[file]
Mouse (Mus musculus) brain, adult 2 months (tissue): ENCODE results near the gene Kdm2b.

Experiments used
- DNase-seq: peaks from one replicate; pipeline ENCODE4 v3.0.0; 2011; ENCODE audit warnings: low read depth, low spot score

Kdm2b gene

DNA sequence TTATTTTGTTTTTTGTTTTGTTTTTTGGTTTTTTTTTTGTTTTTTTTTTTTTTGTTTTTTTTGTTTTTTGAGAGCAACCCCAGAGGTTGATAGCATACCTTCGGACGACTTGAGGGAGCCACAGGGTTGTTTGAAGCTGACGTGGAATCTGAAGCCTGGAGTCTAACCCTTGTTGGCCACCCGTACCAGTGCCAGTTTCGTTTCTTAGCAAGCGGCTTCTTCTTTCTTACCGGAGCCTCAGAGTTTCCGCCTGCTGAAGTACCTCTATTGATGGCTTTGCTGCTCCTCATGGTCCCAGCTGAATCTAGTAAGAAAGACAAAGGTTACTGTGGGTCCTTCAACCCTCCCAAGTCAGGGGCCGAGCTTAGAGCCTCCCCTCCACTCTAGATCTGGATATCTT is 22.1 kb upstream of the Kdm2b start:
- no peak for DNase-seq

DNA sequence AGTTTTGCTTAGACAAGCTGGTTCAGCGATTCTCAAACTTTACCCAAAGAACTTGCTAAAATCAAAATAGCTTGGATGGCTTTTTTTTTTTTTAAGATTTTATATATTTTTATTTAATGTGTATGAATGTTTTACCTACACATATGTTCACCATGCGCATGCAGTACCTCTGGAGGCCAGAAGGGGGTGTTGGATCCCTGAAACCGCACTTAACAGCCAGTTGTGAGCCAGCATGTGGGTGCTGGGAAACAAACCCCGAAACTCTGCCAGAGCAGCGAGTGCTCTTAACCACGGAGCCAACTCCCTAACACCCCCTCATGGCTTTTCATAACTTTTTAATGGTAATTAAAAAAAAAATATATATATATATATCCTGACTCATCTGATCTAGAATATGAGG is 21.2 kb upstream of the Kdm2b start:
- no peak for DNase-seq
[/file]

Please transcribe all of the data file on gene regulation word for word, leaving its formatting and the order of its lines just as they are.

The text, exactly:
Mouse (Mus musculus) brain, adult 2 months (tissue): ENCODE results near the gene Kdm2b.

Experiments used
- DNase-seq: peaks from one replicate; pipeline ENCODE4 v3.0.0; 2011; ENCODE audit warnings: low read depth, low spot score

Kdm2b gene

DNA sequence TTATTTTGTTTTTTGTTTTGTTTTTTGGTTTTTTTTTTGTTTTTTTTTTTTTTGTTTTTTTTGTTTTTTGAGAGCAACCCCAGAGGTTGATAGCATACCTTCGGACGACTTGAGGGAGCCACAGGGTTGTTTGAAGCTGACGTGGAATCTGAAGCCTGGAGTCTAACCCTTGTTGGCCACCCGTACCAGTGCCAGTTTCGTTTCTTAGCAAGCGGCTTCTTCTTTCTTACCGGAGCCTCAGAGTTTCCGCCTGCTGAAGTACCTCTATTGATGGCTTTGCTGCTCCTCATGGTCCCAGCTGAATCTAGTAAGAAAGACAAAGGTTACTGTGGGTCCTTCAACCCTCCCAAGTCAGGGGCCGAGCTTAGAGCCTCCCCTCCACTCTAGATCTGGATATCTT is 22.1 kb upstream of the Kdm2b start:
- no peak for DNase-seq

DNA sequence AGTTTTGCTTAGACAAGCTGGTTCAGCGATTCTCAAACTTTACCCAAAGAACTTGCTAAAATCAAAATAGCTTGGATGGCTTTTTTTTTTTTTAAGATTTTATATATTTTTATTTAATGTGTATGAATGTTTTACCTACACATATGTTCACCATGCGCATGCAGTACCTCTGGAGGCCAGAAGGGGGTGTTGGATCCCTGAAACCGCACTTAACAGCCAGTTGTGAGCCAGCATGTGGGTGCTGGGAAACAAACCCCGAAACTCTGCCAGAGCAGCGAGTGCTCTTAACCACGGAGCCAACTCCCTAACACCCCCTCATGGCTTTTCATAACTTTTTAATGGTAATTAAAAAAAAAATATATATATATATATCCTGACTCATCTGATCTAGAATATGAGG is 21.2 kb upstream of the Kdm2b start:
- no peak for DNase-seq